When I was a teenager, my parents kept a curtain in my bedroom as a sort of reminder of what they did for a living.
My dad had a sewing machine and a sewing kit in his kitchen, and my mum had a few other things too.
The curtain was always there, reminding me that we lived in a time when sewing machines and sewing kits were rare and expensive.
I remember how I was so obsessed with it.
I was constantly worrying about how to get the curtains to slide down the dresser or slide into the wall, or even how to put it on the dress, because I didn’t know how to sew a simple dress together.
I would always have to look up the instructions online to find the perfect stitch.
When my dad died suddenly in 2003, I became obsessed with my curtains, and it was this obsession that led to me designing the curtains that I now wear every night in my living room.
When I first started sewing, I was obsessed with the curtains because I loved how they would make me feel.
I always thought it was so much more romantic than my dad’s clothes.
And it was, of course, because my curtains were made from the same fabric that my dad had used to make his clothing.
But when I first began sewing, my obsession with the curtain did not begin.
The curtains were something I didn´t understand until I had an actual sewing machine.
My Dad made my curtains in the 1920s and ’30s, and he also made curtains for the servants and the maids in his house.
I never really understood why he would make curtains for his servants, but when I started learning how to make them, I realised that the curtains were a form of tribute.
When we lived next door to his house, we would sometimes sit at the kitchen table and watch the curtain hanging over the dining table.
My mum would come into the house to cook dinner, and we would see the curtain come down and then look up at the dining room window to see her, and then we would laugh and pretend we were watching the curtains go up and down.
I learnt so much about curtains when I was still a child.
I started sewing because I wanted to be like my dad, but I also wanted to become something more.
The fabric, the way the curtain was put together, the fabric on the curtain itself, the colour of the fabric, and the way it was used – I realised my dream of making curtains that made me feel like a person – I could make them that way.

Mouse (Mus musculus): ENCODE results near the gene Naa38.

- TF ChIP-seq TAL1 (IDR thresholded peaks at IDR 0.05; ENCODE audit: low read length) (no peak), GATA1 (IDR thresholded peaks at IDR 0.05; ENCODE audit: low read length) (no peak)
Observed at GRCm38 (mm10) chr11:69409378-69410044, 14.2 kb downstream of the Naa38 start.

I had to take those feelings of being a person and combine them with sewing.
I thought that it would make the curtains more personal, more personal to me.
So I decided to learn how to do it myself, and started making the curtains myself.
It was a challenge, but eventually, I started to feel like I had something to offer.
My parents always thought that the fabric was a burden on the family and that the whole family needed it.
They never liked to see it being used for something that was not their job, so they were always looking for a way to rid it of the burden.
They would always tell me that they wanted the curtains made from something that would make them feel like people and not something that they were forced to wear, but somehow, it was still there.
When the curtain fell, I wanted the curtain to go up.
And when the curtain went up, I would want the curtains put back down again.
When that happened, I knew that I was onto something.
When a curtain goes up, it makes a statement, it says something, and I could say to myself, “That is my curtains!”
So I would take it on every night when I made the curtains, not because I felt it was a great achievement, but because it was my curtains.
The fabrics were made to be made of the same fabrics as my curtains – it was the fabric that I had learnt how to work with as a child and to wear.
When they were taken from my family, they were made into the fabric of the curtains.
I took them from my mother and from my grandmother.
When those curtains came out, I took a lot of pride in them.
I think that when I had those curtains, I never imagined that I would have a career as a designer.
But I had the opportunity to do that, and because I worked in a small shop in Edinburgh, I felt that I could do a lot with those curtains.
After many years of learning how my father made curtains, a friend told me that she wanted to make curtains of the materials that I made.
I decided I wanted my curtains to have a personal significance.
So, I bought some curtains that were made in the USA from the 1950s, ’60s, from a company called White House.
I bought them as part of my collection because I thought they would be very valuable to me when they were used.
The American Curtains